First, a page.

The Olympics had been shipped around the world but never had one nation planned to dedicate so many networks to the coverage of an event. Were CTVglobemedia and Rogers acting upon hubris or irrational exuberance? How to make a mixed marriage work in broadcasting an event trending downwards? CTV's Brace had an answer. He brought in Pelley for what he calls, "Keith's amazing ability to make the trains run on time."
WITH THE 2010 Winter Games, Keith Pelley's getting a second chance at a once-in-a-lifetime opportunity. Back in 1988, Pelley was working in TSN's newsroom only a few years removed from Ryerson's Radio and Television Arts program, having worked his way up from editorial assistant to a producer on the show SportsDesk. Brace, then a TSN honcho,
offered Pelley a lead role in the production of the Calgary Olympics. To take it, however, Pelley was going to have to give up his day job and have no guarantee that it would be there when he returned. He opted to pass. "I've always envied those who went," Pelley says.
In retrospect, his decision was neither the career-maker nor career-breaker he thought it to be. Pelley would still wind up climbing the broadcasting ladder two rungs at a time. "Keith picks things up incredibly quickly," says production chief Chisholm. "I remember working with Keith at TSN on his first CFL truck [on-site production from a trailer parked outside a stadium]. It was the most frantic production ever and I'd never seen anyone so wired as Keith. By the third game, though, Keith was the best director I ever worked with." In 1995, having risen to senior producer, Pelley was recruited by Fox Network to work its NFL and NHL broadcasts. He returned to TSN as vice-president in 1997. Four years later he had the corner office - from the kid who ran for coffee to the presidency in 15 years.
Pelley's move to the Argonauts in 2004 was curious to some. The CFL franchise was adrift after a succession of clueless owners and executives. Yet the team won a Grey Cup in Pelley's first full season. Though he maintains today that he could have been happy staying on with the team, he likely felt he had accomplished his mission, turning around the franchise, when he helped engineer the return of the Grey Cup game to Toronto last fall. When he left, the Argos hired two people to replace him.
Meanwhile, from the moment CTV-Rogers won the bid for the Vancouver Games, Pelley's name topped Brace's list. "Keith could have headed up any number of departments," Brace says. "It could have been production, marketing, promotion - almost any category that you could come up with his name would either be clearly at the top or beside other qualified executives." Though Pelley says he "never saw it coming," he had to see it the same way.
A ROOTING INTEREST drives ratings and Pelley's convinced that with the Vancouver Games, Canadians will have more chances than ever before to the cheer for their own. "Over the past three winters, we've surged past the U.S. in World Cup podium finishes and we're competing with the Germans for the top spot," he says. "It's realistic to project we'll come away with 30 to 35 medals."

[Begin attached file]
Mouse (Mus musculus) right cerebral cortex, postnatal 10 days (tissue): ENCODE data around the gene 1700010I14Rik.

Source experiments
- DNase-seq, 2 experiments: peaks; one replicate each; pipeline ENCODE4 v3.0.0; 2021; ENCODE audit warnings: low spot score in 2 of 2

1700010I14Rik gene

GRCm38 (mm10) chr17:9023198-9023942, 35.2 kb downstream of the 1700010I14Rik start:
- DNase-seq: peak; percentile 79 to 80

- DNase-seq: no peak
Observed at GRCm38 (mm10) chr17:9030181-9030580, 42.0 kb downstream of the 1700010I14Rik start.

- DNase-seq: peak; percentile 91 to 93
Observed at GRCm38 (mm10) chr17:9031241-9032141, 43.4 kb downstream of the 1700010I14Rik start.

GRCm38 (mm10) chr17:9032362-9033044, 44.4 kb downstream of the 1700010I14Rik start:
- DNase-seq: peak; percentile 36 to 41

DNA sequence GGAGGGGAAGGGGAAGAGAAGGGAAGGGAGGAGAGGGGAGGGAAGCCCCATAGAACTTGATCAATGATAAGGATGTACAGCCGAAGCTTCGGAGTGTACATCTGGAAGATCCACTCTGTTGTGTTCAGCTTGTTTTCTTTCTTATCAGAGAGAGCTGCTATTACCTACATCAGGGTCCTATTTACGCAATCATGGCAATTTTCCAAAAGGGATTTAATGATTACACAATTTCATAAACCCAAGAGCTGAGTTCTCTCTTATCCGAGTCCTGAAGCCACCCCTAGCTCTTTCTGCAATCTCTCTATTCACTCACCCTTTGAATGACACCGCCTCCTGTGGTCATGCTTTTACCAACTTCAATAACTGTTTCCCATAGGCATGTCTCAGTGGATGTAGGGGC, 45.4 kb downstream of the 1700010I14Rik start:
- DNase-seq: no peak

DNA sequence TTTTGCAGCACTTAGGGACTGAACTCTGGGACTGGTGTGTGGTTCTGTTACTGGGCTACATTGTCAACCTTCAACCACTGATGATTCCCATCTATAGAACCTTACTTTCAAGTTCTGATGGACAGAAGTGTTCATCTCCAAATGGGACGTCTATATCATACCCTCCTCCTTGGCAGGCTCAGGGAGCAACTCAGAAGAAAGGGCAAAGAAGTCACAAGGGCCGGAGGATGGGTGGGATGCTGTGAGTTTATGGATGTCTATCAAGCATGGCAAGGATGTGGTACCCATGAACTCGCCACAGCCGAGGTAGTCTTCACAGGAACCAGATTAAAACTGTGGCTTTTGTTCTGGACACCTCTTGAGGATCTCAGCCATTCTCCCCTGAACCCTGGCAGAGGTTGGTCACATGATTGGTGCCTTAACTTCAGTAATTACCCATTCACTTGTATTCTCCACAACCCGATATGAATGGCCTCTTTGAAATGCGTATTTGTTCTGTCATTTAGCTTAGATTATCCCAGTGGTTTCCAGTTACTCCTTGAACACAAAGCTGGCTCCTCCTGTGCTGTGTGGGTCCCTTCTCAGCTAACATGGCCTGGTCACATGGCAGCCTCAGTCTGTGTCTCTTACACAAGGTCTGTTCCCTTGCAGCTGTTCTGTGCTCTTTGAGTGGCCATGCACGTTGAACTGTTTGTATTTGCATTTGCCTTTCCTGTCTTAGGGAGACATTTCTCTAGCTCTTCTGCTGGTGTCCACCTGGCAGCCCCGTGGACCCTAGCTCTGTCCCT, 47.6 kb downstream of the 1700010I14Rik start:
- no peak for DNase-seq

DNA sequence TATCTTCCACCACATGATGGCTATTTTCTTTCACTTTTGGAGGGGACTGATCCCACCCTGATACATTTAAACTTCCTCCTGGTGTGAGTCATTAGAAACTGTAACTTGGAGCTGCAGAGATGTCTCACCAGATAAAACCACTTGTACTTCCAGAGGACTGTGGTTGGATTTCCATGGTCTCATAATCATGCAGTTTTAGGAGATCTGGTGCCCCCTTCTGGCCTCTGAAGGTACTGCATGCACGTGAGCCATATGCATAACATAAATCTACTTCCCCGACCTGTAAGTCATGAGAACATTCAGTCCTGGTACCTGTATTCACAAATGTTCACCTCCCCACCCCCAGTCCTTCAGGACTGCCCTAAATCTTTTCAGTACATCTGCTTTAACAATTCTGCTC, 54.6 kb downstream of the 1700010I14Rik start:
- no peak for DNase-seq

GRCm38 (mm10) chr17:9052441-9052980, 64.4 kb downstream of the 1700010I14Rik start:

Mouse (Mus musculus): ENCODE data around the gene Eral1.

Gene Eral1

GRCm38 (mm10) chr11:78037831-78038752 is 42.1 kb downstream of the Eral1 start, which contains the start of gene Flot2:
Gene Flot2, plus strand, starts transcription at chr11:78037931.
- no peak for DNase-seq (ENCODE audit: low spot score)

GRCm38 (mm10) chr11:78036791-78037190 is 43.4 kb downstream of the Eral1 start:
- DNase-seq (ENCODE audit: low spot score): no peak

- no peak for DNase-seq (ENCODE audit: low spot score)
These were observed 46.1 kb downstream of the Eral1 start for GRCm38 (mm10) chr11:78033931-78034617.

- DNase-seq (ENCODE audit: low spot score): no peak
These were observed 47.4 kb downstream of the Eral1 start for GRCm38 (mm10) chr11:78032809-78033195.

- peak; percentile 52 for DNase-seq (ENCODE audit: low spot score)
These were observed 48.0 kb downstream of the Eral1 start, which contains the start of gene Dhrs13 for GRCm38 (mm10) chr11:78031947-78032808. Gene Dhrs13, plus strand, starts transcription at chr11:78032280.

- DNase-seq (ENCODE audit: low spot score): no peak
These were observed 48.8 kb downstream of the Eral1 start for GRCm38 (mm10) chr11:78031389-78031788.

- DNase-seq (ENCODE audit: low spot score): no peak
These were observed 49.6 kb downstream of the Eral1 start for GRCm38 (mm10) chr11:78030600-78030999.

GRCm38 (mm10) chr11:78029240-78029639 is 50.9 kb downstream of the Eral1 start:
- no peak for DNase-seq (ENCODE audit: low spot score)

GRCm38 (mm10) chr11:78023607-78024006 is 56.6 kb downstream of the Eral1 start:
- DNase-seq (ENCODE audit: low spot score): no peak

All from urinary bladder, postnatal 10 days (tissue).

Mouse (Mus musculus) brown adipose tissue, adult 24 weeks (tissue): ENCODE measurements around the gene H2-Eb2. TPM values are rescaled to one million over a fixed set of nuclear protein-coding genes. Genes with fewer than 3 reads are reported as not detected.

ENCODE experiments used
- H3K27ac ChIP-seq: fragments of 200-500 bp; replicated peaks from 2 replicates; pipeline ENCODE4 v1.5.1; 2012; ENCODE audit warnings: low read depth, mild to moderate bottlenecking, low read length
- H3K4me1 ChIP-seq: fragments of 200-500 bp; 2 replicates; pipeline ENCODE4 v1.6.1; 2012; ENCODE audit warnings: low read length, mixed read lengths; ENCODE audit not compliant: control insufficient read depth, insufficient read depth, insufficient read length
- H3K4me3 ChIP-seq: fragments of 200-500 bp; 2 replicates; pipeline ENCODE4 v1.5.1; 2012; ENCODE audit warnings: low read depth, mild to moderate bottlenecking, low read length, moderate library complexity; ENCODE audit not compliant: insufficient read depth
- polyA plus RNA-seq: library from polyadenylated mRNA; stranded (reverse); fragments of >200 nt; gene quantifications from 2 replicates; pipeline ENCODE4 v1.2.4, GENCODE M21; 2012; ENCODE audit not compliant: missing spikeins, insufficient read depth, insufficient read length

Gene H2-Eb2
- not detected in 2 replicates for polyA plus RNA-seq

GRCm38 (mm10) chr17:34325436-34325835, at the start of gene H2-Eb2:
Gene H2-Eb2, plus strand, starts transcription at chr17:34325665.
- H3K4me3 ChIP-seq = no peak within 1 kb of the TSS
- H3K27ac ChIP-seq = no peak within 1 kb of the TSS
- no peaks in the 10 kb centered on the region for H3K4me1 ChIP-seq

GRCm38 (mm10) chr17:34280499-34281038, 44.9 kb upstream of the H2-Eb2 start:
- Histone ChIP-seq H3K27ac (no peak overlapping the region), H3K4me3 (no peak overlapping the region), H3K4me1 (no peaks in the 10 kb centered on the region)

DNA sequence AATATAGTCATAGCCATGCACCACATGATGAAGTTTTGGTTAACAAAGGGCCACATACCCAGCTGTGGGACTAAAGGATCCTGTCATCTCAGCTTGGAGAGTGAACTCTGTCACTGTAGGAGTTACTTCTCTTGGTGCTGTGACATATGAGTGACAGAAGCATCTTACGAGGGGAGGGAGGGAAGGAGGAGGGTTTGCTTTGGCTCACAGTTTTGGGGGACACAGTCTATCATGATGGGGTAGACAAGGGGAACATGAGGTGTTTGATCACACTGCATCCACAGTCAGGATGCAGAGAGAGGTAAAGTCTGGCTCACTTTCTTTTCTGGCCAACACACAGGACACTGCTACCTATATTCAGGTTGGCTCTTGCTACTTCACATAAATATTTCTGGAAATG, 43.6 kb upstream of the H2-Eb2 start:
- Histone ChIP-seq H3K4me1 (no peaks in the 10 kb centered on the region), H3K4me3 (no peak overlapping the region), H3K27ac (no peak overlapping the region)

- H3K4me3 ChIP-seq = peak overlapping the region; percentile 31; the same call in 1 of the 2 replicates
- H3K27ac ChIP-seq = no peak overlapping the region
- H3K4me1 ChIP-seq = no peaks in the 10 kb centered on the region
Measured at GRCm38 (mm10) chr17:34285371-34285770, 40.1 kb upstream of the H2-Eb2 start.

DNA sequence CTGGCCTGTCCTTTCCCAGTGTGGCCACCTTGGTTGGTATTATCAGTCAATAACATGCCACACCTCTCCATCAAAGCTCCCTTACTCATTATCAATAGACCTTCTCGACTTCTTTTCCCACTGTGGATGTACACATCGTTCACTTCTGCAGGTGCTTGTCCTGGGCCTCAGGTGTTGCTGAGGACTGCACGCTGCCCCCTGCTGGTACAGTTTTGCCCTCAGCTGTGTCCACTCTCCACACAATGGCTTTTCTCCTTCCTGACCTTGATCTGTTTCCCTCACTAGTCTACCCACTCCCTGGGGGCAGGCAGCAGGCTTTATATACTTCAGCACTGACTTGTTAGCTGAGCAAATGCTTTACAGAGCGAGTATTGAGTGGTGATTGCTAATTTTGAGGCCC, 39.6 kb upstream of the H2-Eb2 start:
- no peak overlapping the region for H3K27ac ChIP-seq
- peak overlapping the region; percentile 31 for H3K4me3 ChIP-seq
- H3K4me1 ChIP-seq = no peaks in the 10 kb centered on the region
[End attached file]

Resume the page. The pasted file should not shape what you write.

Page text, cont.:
Even something below those projected numbers, closer to Canada's 24-medal haul from Turin, would be inspirational compared to the nation's performance as host in 1988: no gold, two silvers and three bronzes. In fairness, there will be more events than in Calgary - many of them ratings winners for programmers, too. "We've seen them bring in some spectacular, visually compelling events, like aerials and moguls and the half pipe, that make great television and draw in young viewers," Pelley says.
Pelley acknowledges the logistics are daunting. "We haven't finalized our production staff yet but it's going to be between 600 and 700," he says. Olympics present unique challenges, but he's confident. "Canadians do winter sports better than anybody," he says. "We just have more practice at it. No one else can put on a hockey production like we do. Same with curling. There has never been a Winter Games that looked as good as Vancouver will."
And none has ever been promoted like Vancouver, one of the benefits of CTV-Rogers' cluster of networks and media outlets. Pelley says fragmentation, previously viewed as a threat, can be turned into an advantage if you control enough of the fragments. More than that, the message can be tailored to the specialty-channel viewership. "Going into the Games, more Canadians will know about our athletes than ever before," he says. "We can produce pieces for the CTV national news that will run at a couple of minutes but get feature treatment on TSN. If it's a skier, maybe it's a documentary for the OLN. It can be picked up by RDS."
This brings us back to the consortium's guessing game: Not wine, but the new media. What was once just broadcast is now content; viewer habits and technology are changing so quickly it's hard to keep up. Pelley knows how to keep the trains running on time but digital and online are not a train - they're more like the transporter lifted off Star Trek's Enterprise. "Media is what I know," Pelley says. "But where we're going to be with our new platforms is the most intriguing aspect [of the production]."